5 Faux Passes Every Mobile App Developer Should Avoid
There was never a better time than the present to become a mobile app developer. The smartphone has become the new Swiss army knife and the main reason for this is mobile application developers blurring the line between hardware and software functionality on a mobile device. Software development for smartphones is a lucrative industry in itself and its rock-solid relevance is what’s powering today’s as well as tomorrow’s smartphones.
Case in point – Smartphone manufacturers are increasingly partnering with software vendors for adding further value to their product. Popular cloud file-syncing service Dropbox gave away 50GB worth of free space to its subscribers who got select HTC phones.
Keeping in mind the indispensability of smartphones in today’s world, aspiring and veteran mobile application developers alike should be aware of certain guidelines before delving into making that next big app.
1. Start and Stick with Hi-Res and Preferably Vector GraphicsI doubt people still use scalar images as graphics assets. Scalar graphics are prone to degrading in quality if you enlarge them. With rumors swirling of the next iPhone boasting a bigger screen size, it’s never too late to make it standard practice to work with vector images. Vector graphics maintain their visual fidelity and no quality is lost even after transforming and resizing them countless times. They can be easily enlarged and shortened without any drop in quality. For developers who want to waste minimal time in pushing their app out the door with updated hi-res graphics, go vector.
The iPhone 4 and 4S boast the sharpest pixel density in their screens e.g. 326 ppi vs. the Galaxy Nexus’s 315 ppi. This gives mobile developers all the more reason to use high-quality and big-resolution graphics in their mobile apps thus increasing the overall quality of the app. There is simply no excuse left for using shoddy and pixilated graphics in today’s world.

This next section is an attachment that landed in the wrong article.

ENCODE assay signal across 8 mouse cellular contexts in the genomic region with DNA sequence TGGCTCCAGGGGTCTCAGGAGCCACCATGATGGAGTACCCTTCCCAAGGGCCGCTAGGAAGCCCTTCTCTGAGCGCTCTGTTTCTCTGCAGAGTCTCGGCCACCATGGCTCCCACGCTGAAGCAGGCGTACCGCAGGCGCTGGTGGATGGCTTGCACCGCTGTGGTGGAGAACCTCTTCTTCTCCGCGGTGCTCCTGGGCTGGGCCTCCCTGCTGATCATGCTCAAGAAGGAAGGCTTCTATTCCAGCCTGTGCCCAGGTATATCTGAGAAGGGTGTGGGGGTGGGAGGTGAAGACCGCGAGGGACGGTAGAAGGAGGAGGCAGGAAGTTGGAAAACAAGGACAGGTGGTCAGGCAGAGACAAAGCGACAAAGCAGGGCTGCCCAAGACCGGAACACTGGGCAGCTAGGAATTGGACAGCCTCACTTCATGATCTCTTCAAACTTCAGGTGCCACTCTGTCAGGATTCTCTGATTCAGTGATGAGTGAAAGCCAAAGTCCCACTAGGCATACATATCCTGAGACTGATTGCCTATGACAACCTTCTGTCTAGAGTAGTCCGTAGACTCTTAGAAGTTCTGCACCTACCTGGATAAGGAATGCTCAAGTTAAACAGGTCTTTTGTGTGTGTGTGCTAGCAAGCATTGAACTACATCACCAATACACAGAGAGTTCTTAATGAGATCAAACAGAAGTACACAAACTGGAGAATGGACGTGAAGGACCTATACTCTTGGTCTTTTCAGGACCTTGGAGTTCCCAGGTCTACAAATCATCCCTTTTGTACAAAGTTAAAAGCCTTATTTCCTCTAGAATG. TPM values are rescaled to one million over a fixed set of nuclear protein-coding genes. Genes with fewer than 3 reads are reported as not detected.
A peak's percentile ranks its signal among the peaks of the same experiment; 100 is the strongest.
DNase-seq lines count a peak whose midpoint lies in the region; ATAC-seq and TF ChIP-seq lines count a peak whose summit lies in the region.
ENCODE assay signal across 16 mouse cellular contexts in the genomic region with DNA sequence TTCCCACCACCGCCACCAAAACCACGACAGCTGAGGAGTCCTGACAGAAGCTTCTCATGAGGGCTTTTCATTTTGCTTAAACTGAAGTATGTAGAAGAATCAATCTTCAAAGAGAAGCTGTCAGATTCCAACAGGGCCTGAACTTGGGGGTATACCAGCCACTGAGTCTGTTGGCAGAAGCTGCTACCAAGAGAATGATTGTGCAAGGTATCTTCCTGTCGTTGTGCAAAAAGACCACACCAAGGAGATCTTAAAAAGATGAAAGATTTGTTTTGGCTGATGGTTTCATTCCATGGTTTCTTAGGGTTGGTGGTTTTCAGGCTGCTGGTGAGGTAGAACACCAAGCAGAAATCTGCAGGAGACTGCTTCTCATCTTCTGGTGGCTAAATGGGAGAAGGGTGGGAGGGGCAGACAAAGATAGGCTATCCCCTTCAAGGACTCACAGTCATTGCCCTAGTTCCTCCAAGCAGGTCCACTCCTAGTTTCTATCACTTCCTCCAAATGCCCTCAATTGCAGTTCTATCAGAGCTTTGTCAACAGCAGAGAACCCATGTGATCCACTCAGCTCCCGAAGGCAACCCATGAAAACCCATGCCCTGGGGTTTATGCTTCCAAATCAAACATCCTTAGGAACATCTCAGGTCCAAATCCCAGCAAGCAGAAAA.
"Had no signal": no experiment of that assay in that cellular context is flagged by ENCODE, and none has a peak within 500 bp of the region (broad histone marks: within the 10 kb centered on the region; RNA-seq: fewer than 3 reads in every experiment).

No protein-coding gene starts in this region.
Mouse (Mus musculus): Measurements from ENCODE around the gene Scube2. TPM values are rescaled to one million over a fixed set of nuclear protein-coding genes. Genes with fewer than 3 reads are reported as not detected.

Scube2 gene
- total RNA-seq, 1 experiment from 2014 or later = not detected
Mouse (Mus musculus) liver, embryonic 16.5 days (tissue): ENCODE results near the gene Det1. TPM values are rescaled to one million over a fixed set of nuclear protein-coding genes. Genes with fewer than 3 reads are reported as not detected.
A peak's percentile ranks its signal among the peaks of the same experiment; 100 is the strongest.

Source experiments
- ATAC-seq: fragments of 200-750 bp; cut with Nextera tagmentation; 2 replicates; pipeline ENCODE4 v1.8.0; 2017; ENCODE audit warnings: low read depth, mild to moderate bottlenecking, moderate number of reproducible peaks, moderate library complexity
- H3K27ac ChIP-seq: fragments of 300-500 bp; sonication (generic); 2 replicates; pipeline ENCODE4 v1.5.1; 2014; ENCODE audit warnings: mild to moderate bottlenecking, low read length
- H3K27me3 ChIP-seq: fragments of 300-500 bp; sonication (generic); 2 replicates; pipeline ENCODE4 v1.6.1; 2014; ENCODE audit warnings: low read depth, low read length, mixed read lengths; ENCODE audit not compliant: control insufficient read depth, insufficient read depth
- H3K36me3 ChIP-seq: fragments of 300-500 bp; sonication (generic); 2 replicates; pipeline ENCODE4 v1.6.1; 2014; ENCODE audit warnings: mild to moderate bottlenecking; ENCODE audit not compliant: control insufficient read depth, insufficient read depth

2. Too Much Emphasis on Graphics Spoils the App
Every mobile developer wants the end users to keep using their apps. Some of them, in their over zealousness, cram every single pixel real estate into aesthetics and skeuomorphism. Sure, the iOS calendar app looks a whole lot like its physical wall-hanging counterpart as the familiar feeling draws the user right in. But consider this – owing to our hectic lifestyles, all we need is a calendar that conveys the required information easily and swiftly. No one needs a pretty looking calendar where its excess visual glut serves as a distraction more than anything.There is a lesson to be learnt here. Keep it simple and smart. Your graphics should serve as a guide to the user not an unnecessary hindrance.
Instagram is THE killer app because of its adherence to simple yet elegant design principles.
3. Give your app that distinct visual flavor and function that is unique to other ecosystems
Everybody knows how Steve Jobs vowed to crush Android for ‘borrowing’ ideas from iOS but the truth of the matter is that every platform is easily distinguishable since they vary in UI elements as well as function. Windows Phone 7 is radically different yet really easy on the eyes when it comes to displaying information on its Live Tiles. Android has widgets which vary from incredibly essential to downright useless. Apple is debuting iOS 6 which promises deeper integration into social media than ever before.
Since every platform has its pros and cons, developers shouldn’t hesitate in giving their apps a ‘native’ do-over if it enhances its utility further.
4. Bake in Social Media Integration as well as Search Engine Optimization
Ever get that nagging feeling like your app won’t get the attention it deserves? A little foresight into why apps get resigned to the dark and undiscoverable corners of App Store hell has got to do with lack of Search Engine Optimization (SEO) as well as social media functions.
Suppose you develop a basketball game. Naturally you are going to think about how the user can find your particular app by using search terms and keywords like ‘free basketball game’. Make sure you get in that mindset and incorporate some SEO magic into your finished product.
Still, there’s the nagging issue of app discovery. If you manage to integrate social media functions into a baseball game such as posting your high score on Facebook, chances are more people will become aware of the game and try it out. Social media can be an amazing means to cultivate interest in a new app.Last but not the least….
5. Never rule out developing for other platforms
Gone are the days of a mobile app developer remaining platform-exclusive. Apple Inc’s iOS ecosystem was widely believed to be king-of-the-smartphone-hill last year. That is, until Google started to boast an impressive 700,000 Android devices per day as of Dec 2011. Windows Phone 7 debuted last year and its app library is already registering phenomenal growth with 100,000 apps submitted to the Windows Phone App Store in a mere 5 months.
If anything, the data proves that people are into smartphones more than ever and all the major mobile ecosystems are registering growth. It makes sense to invest in cross-platform app development tools now more than ever.